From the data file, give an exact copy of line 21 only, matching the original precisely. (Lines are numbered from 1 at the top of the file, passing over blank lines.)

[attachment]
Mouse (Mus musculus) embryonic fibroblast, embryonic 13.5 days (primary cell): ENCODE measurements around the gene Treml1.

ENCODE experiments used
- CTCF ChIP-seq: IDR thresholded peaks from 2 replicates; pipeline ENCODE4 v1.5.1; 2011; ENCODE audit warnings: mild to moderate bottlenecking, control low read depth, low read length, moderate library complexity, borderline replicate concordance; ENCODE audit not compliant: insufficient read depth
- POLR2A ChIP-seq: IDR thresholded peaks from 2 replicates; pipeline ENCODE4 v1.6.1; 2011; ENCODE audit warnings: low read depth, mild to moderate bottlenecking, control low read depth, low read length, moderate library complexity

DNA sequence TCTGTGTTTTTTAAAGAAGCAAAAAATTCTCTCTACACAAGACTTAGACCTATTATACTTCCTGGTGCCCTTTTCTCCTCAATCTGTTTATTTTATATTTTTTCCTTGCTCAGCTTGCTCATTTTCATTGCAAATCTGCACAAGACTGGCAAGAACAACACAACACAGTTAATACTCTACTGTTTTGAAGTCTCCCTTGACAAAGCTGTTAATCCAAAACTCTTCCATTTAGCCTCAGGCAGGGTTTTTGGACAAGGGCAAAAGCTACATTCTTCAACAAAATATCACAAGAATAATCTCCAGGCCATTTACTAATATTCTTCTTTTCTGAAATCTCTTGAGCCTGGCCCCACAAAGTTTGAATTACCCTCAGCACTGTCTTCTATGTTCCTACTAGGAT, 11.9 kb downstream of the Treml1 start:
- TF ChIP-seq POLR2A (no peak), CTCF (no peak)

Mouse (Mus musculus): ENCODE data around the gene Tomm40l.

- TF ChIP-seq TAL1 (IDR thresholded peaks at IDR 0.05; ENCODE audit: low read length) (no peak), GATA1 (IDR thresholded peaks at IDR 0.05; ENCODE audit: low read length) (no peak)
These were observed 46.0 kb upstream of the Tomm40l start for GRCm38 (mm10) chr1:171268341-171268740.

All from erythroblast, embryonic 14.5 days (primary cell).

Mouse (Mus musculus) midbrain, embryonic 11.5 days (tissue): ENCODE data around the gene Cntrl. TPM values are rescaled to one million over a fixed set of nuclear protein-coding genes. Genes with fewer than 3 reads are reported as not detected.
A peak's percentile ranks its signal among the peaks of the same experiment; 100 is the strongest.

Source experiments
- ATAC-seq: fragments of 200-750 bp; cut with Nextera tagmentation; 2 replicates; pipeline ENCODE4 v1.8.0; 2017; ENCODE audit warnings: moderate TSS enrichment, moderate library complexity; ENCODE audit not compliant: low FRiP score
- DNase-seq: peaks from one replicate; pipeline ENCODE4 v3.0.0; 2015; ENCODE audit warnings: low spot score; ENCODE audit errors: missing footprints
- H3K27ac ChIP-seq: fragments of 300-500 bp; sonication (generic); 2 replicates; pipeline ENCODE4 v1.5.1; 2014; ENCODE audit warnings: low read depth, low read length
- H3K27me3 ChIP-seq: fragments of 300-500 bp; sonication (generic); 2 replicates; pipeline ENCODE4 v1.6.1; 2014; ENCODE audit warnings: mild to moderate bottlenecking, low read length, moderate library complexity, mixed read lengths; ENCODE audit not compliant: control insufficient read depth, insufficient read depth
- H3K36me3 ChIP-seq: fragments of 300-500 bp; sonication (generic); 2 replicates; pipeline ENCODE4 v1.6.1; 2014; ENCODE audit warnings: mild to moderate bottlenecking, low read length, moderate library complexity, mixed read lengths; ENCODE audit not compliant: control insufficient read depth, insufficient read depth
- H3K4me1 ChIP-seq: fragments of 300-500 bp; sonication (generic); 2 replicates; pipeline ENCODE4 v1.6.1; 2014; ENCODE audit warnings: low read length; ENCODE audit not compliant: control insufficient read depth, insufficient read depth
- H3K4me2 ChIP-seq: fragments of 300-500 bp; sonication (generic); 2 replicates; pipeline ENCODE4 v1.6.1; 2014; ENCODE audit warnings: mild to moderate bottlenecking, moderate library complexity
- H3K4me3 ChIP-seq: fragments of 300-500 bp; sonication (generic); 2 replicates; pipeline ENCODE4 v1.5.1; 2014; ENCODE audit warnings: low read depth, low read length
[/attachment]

- H3K4me3 ChIP-seq: fragments of 300-500 bp; sonication (generic); 2 replicates; pipeline ENCODE4 v1.5.1; 2014; ENCODE audit warnings: low read depth, low read length